What if it were that simple - that was all you needed to hear to do all the healthy things we're supposed to do to live happy and healthy lives? But it's not that simple, right? For some of us, that statement might be enough, but we're all different! We have different personalities, professions, interests, wear different clothes, even like different flavors of ice cream. I've recently brought up the topics of "What do you look for in a group fitness instructor and class?" and "Where do you prefer to get your sweat on?" and it became clear to me that there really isn't a recipe for the perfect workout - we're all different. I truly believe that you have to find the workout and schedule that works for you and your lifestyle. We also all have different reasons for wanting to keep up with our fitness and different ways that we prefer to be motivated, which brings me to a recent issue that came up where I teach group fitness classes.
It was the week of Thanksgiving, and since I teach at a university, group fitness classes were canceled Wednesday evening through Sunday for the holiday. Tuesday night was my last class before the break, and I was teaching Les Mills Bodypump. I decided to motivate everyone by picking something you might find at your Thanksgiving meal before each track. We did the squat track for turkey, the chest track for stuffing, etc. By the end of the class, I ran out of food and asked the class for some suggestions. One participant suggested we do the ab/core track for "football" and all of the sitting around we'll be doing over the holiday weekend. I thought it was a great way to get everyone focused on the workout and kick off the holiday weekend. I ended the week on Friday, with a post-Thanksgiving workout asking YAFFIES to design their workout for the day based on what they ate the day before.
While I do believe there was a difference between the way I approached my Bodypump class and the way this particular instructor approached the class, the fact remains that not everyone is motivated to push themselves harder when associating exercise with food and guilt. There are so many different reasons and motivations that result in someone stepping foot in a gym. I recently asked my readers to finish this sentence: "I run because _________". No two answers were the same. Because I teach at a university, I agree that as instructors we should be aware of specific concerns of the student population. But that doesn't take away from the fact that many people are exercising right along side a nutrition plan to lose weight and/or stay in shape.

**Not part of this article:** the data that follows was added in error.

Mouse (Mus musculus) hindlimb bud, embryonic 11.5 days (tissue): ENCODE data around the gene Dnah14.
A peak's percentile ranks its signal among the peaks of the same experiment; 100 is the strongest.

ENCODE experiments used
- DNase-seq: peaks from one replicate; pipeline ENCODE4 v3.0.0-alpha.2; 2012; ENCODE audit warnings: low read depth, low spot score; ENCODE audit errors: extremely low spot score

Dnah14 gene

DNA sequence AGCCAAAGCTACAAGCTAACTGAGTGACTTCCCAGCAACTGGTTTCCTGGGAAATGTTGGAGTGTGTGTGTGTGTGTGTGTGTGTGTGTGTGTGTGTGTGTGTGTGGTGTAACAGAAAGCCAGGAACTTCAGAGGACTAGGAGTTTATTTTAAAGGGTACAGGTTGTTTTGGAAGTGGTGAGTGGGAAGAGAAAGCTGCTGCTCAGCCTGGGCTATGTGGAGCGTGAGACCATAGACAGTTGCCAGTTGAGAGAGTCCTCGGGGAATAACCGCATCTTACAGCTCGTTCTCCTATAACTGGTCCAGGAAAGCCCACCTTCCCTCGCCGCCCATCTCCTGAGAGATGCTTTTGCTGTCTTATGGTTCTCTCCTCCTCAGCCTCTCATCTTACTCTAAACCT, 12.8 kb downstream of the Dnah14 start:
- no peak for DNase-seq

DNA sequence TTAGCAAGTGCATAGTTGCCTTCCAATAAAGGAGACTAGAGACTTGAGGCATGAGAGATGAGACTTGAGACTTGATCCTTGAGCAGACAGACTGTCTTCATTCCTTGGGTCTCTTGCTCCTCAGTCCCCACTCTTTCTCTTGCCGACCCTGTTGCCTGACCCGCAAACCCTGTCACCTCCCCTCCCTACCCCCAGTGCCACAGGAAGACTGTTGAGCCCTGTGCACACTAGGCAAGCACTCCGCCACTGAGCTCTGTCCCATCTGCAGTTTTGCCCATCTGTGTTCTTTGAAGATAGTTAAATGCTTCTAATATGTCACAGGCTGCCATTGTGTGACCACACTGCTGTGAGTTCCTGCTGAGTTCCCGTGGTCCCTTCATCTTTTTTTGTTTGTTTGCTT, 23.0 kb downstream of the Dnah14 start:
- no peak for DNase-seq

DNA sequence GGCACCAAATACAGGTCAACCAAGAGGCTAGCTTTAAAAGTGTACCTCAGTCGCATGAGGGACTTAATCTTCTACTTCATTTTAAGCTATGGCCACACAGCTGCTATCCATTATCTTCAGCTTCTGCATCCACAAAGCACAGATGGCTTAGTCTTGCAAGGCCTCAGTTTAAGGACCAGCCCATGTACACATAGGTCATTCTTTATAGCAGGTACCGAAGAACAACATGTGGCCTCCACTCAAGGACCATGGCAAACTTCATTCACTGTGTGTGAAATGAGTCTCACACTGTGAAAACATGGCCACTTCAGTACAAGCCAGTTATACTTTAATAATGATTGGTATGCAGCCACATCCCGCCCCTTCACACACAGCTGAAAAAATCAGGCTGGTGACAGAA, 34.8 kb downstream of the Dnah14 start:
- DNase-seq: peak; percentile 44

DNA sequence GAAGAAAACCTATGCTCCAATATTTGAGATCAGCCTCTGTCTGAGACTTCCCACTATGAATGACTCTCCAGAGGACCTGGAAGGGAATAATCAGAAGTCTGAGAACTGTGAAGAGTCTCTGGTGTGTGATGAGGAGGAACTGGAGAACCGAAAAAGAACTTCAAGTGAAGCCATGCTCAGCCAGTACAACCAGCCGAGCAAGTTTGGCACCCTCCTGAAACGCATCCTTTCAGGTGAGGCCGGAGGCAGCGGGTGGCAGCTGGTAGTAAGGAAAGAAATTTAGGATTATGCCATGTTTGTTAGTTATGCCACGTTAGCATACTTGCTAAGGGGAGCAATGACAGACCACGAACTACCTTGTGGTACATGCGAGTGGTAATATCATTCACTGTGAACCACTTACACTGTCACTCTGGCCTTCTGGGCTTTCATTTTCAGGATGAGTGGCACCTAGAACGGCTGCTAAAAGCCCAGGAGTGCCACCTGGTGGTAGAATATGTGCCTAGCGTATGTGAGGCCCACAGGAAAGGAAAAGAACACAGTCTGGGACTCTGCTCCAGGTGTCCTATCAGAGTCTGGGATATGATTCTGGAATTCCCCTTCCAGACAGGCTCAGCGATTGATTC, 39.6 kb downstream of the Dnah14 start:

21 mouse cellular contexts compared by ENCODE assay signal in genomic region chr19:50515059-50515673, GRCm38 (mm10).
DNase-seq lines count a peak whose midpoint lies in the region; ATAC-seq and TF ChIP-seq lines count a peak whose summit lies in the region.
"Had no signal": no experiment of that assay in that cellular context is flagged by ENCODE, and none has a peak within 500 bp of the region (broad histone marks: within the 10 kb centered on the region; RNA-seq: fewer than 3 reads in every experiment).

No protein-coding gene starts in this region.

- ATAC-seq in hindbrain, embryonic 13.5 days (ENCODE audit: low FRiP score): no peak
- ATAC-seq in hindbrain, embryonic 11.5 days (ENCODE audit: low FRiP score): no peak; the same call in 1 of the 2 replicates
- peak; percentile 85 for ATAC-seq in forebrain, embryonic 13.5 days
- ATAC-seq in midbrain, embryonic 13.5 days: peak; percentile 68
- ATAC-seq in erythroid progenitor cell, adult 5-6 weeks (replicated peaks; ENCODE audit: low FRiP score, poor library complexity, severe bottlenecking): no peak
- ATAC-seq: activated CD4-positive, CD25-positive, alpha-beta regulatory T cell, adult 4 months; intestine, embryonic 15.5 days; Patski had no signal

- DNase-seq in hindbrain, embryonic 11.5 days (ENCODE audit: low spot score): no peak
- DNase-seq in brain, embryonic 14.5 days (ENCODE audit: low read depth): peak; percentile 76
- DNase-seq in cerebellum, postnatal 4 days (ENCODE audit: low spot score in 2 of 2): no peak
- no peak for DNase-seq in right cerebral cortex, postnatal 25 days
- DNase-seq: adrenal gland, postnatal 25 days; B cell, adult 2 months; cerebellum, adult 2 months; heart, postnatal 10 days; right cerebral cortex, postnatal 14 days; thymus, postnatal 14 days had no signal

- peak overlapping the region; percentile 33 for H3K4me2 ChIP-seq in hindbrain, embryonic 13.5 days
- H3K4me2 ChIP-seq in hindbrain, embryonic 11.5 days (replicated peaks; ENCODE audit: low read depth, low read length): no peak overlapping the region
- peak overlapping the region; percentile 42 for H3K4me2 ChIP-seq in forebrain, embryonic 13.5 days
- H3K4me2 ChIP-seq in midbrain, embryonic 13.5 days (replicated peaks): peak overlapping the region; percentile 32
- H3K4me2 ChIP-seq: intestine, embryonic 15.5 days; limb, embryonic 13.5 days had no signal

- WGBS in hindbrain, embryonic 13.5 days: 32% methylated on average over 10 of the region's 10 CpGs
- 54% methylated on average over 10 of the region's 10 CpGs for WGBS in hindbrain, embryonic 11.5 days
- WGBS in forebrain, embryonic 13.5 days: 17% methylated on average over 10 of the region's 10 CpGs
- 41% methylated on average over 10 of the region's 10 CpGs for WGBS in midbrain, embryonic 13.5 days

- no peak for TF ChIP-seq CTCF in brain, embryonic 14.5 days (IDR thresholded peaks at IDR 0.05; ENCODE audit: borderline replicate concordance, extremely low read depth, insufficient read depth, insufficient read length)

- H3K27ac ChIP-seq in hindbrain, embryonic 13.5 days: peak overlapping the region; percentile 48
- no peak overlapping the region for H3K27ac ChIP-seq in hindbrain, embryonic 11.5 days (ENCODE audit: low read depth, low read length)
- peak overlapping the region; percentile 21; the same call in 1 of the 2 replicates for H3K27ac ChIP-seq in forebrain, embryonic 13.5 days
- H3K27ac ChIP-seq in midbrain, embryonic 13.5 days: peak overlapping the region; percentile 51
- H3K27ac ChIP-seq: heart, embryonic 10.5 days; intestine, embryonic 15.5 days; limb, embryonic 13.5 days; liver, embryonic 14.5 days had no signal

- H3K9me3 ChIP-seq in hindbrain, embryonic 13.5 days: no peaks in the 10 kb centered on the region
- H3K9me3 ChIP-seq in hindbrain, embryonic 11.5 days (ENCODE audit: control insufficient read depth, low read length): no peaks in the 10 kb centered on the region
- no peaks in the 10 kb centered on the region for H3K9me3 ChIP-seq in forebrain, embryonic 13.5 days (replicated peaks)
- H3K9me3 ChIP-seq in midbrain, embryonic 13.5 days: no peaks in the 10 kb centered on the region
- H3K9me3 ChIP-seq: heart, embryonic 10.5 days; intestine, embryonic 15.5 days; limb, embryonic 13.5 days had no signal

But, this raises this issue - what DOES motivate someone to push harder while working out? And is there a "right" way to motivate yourself or someone else? For some, it indeed might be food-related, guilt-associated or not. For others, it might be fear of embarrassment in front of peers. For another group it could be fitting into a pair of pants that haven't fit in a while. Are these ALL "unhealthy" ways to motivate yourself? Certainly the reaction to this type of motivation isn't all bad (as seen by the tweet at the right). Would it be great if we could all be motivated by stress relief, self-empowerment and building strength and endurance, and perhaps the notion of taking care of our bodies? Ideally, YES! Realistically, this is probably not the case, especially in this student population.